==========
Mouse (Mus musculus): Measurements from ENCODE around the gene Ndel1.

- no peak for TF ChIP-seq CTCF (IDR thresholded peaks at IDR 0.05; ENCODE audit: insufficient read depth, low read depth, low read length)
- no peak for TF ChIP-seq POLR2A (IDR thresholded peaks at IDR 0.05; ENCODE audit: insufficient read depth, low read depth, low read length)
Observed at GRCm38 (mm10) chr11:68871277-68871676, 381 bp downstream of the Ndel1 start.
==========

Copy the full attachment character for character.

Mouse (Mus musculus): Measurements from ENCODE around the gene Ndel1.

- no peak for TF ChIP-seq CTCF (IDR thresholded peaks at IDR 0.05; ENCODE audit: insufficient read depth, low read depth, low read length)
- no peak for TF ChIP-seq POLR2A (IDR thresholded peaks at IDR 0.05; ENCODE audit: insufficient read depth, low read depth, low read length)
Observed at GRCm38 (mm10) chr11:68871277-68871676, 381 bp downstream of the Ndel1 start.